|May 14: So, where are they?
Entering Denmark from Germany, we expected to be surrounded by windturbines, just as we were in Germany. Or even more. Instead, they were spectacularly missing.
We checked our info and, yes, Denmark can be called the wind state with 19,7 percent of it's electricity coming from windturbines.
The Danes got their head start in wind by an early commitment to renewable energy and reducing CO2 emissions before anyone else bothered in the 1980's. They committed themselves to 22 percent CO2 emissions reduction by 2005 compared to 1988.
Besides, in 1988, two years after the nuclear disaster in Chernobyl, a Danish law was passed forbidding the construction of nuclear plants in Denmark. So far, there isn't any yet.
Instead, a large windturbine industry has developed in Denmark with Vestas as its flagship. The company accounts for 20 thousand jobs wordwide and 4 percent of Danish economy (3 billion euro turnover per year). 90 Percent of the produced turbines are for export and vice-versa 40 percent of all turbines sold wordwide are of Danish origin.
So, yes definitely, Denmark is wind state number one. It has 3 thousand megawatts installed power of which 13 percent (423 megawatt) offshore in six parks: Nysted (165 mw), Horns Rve (160 mw), Sams? (23 mw), Middelgrunden (40 mw), Tun? Knob (5 mw) and Vindeby (5 mw).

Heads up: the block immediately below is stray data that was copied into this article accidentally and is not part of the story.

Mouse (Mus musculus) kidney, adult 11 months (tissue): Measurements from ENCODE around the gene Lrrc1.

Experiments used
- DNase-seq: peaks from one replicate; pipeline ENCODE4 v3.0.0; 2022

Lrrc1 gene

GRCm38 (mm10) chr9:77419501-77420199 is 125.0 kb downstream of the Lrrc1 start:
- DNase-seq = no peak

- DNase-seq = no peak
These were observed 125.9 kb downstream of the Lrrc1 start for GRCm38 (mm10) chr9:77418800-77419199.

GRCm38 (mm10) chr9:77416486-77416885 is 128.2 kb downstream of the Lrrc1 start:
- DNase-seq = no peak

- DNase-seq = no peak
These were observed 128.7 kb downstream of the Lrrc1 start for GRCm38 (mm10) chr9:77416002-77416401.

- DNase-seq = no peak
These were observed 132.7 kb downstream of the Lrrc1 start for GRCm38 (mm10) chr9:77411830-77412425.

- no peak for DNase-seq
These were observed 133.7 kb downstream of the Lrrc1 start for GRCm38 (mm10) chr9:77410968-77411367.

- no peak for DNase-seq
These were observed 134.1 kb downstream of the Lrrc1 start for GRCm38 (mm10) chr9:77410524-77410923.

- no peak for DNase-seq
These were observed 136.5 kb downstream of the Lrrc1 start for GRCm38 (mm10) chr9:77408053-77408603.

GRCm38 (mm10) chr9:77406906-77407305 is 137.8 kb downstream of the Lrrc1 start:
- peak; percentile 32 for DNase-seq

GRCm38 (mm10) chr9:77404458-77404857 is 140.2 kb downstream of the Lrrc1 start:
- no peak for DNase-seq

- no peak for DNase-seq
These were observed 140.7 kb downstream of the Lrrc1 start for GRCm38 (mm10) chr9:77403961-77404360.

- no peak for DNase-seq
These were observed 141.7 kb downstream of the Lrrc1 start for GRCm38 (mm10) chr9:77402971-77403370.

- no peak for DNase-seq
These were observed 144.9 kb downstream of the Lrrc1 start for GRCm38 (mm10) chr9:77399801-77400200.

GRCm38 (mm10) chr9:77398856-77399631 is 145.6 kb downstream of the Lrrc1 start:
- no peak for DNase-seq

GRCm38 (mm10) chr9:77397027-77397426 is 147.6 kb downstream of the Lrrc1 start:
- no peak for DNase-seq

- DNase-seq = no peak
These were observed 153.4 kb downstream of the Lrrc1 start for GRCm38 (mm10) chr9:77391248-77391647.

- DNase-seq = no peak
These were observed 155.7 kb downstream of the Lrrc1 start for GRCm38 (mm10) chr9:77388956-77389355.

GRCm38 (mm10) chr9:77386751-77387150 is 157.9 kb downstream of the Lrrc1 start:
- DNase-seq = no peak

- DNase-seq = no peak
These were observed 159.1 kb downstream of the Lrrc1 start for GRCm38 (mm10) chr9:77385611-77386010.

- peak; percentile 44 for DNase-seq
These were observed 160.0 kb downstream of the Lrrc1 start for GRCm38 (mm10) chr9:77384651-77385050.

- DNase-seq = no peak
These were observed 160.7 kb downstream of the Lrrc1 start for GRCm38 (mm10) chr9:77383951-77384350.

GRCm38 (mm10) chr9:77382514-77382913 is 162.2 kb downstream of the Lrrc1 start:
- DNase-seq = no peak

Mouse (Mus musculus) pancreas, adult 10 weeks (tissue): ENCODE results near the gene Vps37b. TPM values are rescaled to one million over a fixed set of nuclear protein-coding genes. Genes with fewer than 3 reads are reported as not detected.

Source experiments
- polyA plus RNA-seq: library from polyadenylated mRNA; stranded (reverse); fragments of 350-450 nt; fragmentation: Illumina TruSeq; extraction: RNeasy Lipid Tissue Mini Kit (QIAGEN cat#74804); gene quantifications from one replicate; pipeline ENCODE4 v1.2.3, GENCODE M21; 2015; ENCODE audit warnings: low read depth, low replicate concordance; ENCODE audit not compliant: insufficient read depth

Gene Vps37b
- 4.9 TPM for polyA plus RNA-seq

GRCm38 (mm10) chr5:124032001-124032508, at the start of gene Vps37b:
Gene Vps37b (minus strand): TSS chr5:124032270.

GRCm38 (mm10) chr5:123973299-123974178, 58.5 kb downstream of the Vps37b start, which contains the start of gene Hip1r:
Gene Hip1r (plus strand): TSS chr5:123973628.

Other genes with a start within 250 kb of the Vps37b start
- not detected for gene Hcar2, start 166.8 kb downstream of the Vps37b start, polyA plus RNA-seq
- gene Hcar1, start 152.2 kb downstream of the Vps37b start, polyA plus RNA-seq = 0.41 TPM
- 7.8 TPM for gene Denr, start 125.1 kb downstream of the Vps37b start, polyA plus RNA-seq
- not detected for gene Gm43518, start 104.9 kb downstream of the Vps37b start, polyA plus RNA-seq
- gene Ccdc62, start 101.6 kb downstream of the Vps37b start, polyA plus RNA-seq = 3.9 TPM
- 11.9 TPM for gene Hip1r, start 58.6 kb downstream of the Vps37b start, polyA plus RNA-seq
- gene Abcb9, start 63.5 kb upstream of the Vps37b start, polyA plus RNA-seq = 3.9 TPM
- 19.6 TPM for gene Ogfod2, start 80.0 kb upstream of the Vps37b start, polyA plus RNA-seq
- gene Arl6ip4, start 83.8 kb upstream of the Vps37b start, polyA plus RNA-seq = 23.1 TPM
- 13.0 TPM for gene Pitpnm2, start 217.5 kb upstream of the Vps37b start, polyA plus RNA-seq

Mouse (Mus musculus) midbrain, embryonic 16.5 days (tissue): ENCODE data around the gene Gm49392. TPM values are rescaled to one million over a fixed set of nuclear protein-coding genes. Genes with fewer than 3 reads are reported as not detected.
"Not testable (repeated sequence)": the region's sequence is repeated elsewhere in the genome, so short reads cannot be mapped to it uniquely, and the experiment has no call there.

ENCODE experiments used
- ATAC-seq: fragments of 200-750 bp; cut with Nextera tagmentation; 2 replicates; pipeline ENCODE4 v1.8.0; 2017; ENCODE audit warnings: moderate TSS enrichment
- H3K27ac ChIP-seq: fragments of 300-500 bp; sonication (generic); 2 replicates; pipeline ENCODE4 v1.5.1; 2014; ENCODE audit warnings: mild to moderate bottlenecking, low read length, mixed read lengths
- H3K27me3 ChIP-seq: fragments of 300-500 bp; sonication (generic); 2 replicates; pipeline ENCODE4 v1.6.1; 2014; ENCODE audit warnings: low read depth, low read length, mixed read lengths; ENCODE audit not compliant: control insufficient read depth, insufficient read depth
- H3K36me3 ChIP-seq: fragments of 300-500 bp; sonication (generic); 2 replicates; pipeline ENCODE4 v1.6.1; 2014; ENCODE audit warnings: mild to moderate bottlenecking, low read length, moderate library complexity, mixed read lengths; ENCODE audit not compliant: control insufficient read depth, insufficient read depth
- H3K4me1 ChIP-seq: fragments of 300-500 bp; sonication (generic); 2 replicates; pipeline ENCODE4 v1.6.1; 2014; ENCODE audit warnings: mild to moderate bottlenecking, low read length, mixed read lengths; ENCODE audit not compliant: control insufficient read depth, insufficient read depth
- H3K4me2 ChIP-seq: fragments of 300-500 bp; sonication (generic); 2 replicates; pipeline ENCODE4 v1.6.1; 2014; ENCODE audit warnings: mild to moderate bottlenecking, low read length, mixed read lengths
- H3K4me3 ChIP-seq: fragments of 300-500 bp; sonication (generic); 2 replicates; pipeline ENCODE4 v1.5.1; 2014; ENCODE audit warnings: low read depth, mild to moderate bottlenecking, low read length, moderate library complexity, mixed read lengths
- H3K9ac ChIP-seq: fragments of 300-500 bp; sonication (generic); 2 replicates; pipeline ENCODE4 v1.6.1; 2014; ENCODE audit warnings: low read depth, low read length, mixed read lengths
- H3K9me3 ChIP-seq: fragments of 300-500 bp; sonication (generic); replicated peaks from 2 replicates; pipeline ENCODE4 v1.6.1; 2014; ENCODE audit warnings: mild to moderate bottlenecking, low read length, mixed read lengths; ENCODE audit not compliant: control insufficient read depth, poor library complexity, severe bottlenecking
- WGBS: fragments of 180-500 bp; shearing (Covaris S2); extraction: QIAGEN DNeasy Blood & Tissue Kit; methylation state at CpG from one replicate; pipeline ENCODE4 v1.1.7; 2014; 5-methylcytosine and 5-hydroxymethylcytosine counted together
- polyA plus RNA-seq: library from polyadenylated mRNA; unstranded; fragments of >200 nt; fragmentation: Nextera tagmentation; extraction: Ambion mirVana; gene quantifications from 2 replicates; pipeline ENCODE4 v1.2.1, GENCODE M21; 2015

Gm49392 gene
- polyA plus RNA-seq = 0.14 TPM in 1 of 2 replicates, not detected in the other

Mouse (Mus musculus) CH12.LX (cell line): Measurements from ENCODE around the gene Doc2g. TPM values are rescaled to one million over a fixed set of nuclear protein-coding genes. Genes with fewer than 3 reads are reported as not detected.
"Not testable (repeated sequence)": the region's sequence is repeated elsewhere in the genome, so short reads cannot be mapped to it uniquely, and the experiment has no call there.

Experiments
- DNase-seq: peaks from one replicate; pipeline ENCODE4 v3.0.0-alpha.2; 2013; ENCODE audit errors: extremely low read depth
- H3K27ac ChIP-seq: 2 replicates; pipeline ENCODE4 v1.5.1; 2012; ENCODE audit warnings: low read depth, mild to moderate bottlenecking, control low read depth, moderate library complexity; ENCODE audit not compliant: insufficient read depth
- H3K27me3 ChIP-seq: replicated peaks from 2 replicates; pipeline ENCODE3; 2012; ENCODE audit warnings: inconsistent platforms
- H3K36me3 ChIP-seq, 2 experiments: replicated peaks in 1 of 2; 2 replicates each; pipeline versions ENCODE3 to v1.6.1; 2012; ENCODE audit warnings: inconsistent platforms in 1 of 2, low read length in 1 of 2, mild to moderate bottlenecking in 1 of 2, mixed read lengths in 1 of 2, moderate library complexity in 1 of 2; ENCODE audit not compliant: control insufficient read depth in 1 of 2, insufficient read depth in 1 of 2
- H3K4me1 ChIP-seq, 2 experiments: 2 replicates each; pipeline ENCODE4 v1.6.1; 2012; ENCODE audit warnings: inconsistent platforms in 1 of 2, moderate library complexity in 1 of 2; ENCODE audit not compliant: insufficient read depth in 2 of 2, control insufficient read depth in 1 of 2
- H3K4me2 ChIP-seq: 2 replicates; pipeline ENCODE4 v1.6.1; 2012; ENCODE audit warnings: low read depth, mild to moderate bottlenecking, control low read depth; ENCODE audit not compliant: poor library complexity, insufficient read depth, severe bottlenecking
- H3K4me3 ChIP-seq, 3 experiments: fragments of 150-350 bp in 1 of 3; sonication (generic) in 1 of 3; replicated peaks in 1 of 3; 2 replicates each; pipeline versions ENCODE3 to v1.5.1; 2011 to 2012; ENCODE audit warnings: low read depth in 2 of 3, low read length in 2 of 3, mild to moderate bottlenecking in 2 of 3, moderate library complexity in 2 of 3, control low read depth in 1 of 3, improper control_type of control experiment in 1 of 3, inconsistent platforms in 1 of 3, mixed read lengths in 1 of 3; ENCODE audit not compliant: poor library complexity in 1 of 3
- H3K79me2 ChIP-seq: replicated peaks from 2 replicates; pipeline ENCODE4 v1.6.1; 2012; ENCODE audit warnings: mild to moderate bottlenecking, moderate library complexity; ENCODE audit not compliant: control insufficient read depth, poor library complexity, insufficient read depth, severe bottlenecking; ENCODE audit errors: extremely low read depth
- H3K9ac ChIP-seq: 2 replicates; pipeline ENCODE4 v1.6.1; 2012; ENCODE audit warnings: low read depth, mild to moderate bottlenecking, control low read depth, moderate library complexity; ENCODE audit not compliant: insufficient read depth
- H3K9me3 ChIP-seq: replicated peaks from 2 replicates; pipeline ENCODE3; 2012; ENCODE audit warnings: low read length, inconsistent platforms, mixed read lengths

Up to last year, it was champion in offshore wind, but that was before the UK added a new park and set a new national record of 590 megawatts offshore.
So, where are the turbines in Jutland. Okay, we missed Horns Rev, which is located near Esbjerg. It's fourteen to twenty kilometres out the coast, so chances are slim we would have seen anything, but we missed it. We won't be passing any offshore parks on our way north.
The sad truth is that the south of Jutland lags a bit behind in wind energy. Not in wind, as we can tell you from first hand experience. Every other region of Denmark, they say, is covered by turbines. Except, by an irony of fate, along our route.
Meanwhile, the credit crisis has reached Vestas as well. The company reports a fallback in orders of 15 percent and consequently sacked 1.800 people worldwide, of which 650 in Denmark.